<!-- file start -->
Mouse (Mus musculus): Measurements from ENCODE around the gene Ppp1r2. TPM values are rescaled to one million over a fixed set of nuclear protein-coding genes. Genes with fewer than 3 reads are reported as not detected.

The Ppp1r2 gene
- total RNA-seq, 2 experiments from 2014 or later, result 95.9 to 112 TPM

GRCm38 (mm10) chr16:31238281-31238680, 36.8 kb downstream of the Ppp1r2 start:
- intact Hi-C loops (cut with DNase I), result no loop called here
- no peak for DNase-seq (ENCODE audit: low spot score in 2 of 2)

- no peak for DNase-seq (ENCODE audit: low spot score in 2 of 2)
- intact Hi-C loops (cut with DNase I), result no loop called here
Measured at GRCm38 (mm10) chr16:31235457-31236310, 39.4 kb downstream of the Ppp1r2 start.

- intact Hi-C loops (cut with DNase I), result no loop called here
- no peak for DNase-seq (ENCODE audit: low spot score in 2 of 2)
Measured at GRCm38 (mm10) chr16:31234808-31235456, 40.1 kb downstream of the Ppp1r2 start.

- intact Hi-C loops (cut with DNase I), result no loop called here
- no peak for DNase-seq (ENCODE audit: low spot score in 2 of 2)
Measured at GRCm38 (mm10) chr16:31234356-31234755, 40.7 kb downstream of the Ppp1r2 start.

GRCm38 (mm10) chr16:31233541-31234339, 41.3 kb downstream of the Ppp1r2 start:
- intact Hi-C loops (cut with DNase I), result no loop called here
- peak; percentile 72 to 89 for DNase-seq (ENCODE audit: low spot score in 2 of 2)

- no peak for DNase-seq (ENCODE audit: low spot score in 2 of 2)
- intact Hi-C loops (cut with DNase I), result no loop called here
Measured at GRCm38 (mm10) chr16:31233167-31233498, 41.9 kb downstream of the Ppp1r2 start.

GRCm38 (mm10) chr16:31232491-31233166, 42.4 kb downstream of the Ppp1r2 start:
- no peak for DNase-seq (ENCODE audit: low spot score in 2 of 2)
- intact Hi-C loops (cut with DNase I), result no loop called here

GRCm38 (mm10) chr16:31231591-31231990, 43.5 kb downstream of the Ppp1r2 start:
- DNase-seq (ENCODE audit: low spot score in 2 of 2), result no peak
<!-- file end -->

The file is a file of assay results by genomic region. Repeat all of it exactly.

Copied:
Mouse (Mus musculus): Measurements from ENCODE around the gene Ppp1r2. TPM values are rescaled to one million over a fixed set of nuclear protein-coding genes. Genes with fewer than 3 reads are reported as not detected.

The Ppp1r2 gene
- total RNA-seq, 2 experiments from 2014 or later, result 95.9 to 112 TPM

GRCm38 (mm10) chr16:31238281-31238680, 36.8 kb downstream of the Ppp1r2 start:
- intact Hi-C loops (cut with DNase I), result no loop called here
- no peak for DNase-seq (ENCODE audit: low spot score in 2 of 2)

- no peak for DNase-seq (ENCODE audit: low spot score in 2 of 2)
- intact Hi-C loops (cut with DNase I), result no loop called here
Measured at GRCm38 (mm10) chr16:31235457-31236310, 39.4 kb downstream of the Ppp1r2 start.

- intact Hi-C loops (cut with DNase I), result no loop called here
- no peak for DNase-seq (ENCODE audit: low spot score in 2 of 2)
Measured at GRCm38 (mm10) chr16:31234808-31235456, 40.1 kb downstream of the Ppp1r2 start.

- intact Hi-C loops (cut with DNase I), result no loop called here
- no peak for DNase-seq (ENCODE audit: low spot score in 2 of 2)
Measured at GRCm38 (mm10) chr16:31234356-31234755, 40.7 kb downstream of the Ppp1r2 start.

GRCm38 (mm10) chr16:31233541-31234339, 41.3 kb downstream of the Ppp1r2 start:
- intact Hi-C loops (cut with DNase I), result no loop called here
- peak; percentile 72 to 89 for DNase-seq (ENCODE audit: low spot score in 2 of 2)

- no peak for DNase-seq (ENCODE audit: low spot score in 2 of 2)
- intact Hi-C loops (cut with DNase I), result no loop called here
Measured at GRCm38 (mm10) chr16:31233167-31233498, 41.9 kb downstream of the Ppp1r2 start.

GRCm38 (mm10) chr16:31232491-31233166, 42.4 kb downstream of the Ppp1r2 start:
- no peak for DNase-seq (ENCODE audit: low spot score in 2 of 2)
- intact Hi-C loops (cut with DNase I), result no loop called here

GRCm38 (mm10) chr16:31231591-31231990, 43.5 kb downstream of the Ppp1r2 start:
- DNase-seq (ENCODE audit: low spot score in 2 of 2), result no peak